Sunday, May 14, 2017

La Iglesia de la Merced

            Whenever I go somewhere new, I always like to see what the Catholic mass is like. It is something I have grow up with my whole life and is a central part of my family. Whether in European countries like Spain, or even in new cities domestically like New York City or Nashville, I like the familiarity I find in the mass as well as the differences. One of the first things I noticed when I first entered the church in Cusco yesterday was of course the architecture. High-ceilings, golden ornamentation, and chandeliers stood out. The statues of various saints lined the edges of the church as central decorative pieces (until Corpus Christi when they are used in the festivities). Two main differences I noticed in the church’s appearance were the large alter leading to a statue of Mary, as well of the statue of Jesus in a coffin. Mary is always a central part of the Catholic faith, but in the United States I think it is rare to have such a prominent statue at the front of the church. My home church is the Church of St. Mary, so this reverence is not too different for me, but for many other churches in the United States I know this is different. Jesus in a coffin is something I have never seen before and kind of took me aback. I tried to do research on it but couldn’t find much on the cultural context of why Jesus is depicted in this way. I’m wondering if it is supposed to resemble the tomb before the resurrection and make passerby’s reflect on that?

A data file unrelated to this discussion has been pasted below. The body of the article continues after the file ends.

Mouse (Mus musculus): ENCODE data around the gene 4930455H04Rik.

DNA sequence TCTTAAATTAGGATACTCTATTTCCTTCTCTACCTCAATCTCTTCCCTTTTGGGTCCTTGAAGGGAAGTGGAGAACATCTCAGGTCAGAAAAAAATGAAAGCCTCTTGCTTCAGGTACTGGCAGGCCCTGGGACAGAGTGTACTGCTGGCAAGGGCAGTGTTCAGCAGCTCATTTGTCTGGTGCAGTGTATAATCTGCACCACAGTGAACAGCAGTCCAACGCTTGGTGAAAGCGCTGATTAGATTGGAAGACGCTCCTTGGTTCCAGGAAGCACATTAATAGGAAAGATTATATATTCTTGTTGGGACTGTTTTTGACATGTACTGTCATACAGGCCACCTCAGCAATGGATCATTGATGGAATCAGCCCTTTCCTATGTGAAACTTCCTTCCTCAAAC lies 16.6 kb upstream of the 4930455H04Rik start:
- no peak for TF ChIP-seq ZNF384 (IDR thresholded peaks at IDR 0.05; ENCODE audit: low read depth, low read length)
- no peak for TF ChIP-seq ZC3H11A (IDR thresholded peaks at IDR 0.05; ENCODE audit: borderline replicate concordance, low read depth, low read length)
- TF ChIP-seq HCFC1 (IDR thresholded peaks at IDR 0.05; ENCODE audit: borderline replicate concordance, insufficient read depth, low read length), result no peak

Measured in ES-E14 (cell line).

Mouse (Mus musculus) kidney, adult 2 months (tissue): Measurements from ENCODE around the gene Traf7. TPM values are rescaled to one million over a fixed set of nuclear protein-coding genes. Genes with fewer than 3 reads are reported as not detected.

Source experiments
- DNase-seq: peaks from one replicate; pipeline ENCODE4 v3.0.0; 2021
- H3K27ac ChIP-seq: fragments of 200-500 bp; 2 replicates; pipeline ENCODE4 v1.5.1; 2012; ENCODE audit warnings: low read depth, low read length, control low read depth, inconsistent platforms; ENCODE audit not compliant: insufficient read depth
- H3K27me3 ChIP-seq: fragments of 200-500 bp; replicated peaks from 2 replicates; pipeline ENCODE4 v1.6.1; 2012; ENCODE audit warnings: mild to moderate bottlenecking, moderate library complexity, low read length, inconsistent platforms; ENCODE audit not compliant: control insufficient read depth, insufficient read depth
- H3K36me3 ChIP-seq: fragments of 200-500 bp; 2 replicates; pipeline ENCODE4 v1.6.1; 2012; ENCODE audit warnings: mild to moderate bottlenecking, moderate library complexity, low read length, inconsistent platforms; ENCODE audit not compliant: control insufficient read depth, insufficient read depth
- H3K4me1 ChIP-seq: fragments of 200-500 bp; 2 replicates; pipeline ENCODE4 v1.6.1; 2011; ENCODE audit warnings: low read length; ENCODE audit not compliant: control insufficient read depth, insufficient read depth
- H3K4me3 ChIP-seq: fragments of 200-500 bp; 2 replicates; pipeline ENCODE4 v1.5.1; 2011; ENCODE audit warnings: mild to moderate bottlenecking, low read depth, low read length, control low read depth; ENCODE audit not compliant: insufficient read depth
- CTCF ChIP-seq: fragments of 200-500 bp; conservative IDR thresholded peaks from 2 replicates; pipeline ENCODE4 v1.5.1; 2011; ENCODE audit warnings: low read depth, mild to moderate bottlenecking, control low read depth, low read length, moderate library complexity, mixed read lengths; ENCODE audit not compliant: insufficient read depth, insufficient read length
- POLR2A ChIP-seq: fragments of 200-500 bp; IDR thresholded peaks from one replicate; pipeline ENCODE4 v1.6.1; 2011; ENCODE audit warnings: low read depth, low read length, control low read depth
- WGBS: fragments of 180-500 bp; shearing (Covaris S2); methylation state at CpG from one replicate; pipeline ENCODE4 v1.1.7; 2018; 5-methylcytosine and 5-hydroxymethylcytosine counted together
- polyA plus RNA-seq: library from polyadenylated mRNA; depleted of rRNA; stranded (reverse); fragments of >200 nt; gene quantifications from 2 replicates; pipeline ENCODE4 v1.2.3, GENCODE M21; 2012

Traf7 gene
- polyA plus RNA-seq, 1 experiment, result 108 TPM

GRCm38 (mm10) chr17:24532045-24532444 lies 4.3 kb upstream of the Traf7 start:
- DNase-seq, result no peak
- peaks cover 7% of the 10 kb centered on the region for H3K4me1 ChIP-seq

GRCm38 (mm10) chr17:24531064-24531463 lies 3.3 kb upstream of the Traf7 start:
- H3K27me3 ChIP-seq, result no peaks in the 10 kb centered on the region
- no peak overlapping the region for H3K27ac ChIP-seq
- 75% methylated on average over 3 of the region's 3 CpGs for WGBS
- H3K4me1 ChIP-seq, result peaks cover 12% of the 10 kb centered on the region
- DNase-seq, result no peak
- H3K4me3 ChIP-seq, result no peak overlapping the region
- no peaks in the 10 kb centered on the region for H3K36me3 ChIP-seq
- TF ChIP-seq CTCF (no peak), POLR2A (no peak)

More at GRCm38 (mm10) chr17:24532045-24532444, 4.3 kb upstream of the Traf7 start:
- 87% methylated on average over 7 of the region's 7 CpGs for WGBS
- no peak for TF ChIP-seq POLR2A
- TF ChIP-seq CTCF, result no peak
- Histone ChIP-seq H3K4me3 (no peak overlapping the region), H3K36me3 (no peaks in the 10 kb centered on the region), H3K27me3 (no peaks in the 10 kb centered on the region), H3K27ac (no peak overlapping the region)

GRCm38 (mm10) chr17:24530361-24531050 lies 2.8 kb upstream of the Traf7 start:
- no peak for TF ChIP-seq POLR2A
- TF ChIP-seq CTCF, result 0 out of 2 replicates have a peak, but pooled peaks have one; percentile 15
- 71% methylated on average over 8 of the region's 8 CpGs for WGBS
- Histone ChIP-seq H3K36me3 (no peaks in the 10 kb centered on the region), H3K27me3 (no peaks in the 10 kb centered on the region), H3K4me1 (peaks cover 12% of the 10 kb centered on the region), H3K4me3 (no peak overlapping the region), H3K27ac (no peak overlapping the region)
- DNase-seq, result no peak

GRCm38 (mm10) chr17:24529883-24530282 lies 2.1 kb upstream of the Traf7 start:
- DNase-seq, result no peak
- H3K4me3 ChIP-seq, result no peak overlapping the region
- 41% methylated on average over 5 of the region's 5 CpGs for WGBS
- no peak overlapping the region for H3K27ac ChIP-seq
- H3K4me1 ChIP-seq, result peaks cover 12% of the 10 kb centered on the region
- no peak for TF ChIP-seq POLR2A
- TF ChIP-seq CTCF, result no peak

The Catholic mass itself around the world is always special as the words are universal, just in a different language. Because I know Spanish and I’ve been to mass enough times to know the words, prayers, and hymns, I was able to pick up on everything that was happening. The universality of the church is always powerful to me. As I looked around at the Peruvians in attendance, it was an incredible feeling knowing that every time they go to mass, we all hear, say, and see the same things. The mass attendance was not as great as I would imagine it to be on a Sunday, but there were still a decent number of people there (passerby’s often wandered in and decided to stay). The mass itself was really fast (similar to my experience in Spain). In America, mass is at least 45 minutes to an hour, however this mass was efficient at maybe 25 minutes. Even communion was fast and not orderly in contrast to the United States. Giving peace is always one of my favorite parts of going to mass in a foreign place, as it confirms the universal community of peace we have in the church. Strangers who I didn’t know and will never see again reached out to me with open arms leaving me with paz in their church.

            A final observation I have about the Catholic church in Peru (and most likely applicable to South America in general) is the universal reverence and strength towards the faith, which is something that definitely doesn’t universally exist in the United States. Being Catholic at my age in the United States isn’t something that is “trendy” or very popular. There are a lot of misconceptions and stereotypes attached to it with little understanding of people’s individual faiths within the whole context of Catholicism. Here however, people are Catholic with strength and pride, as it seems to truly bring together their communities. All this to say, I admire the dedication and love for the church I see here. I can now say I’ve been to mass on three continents!

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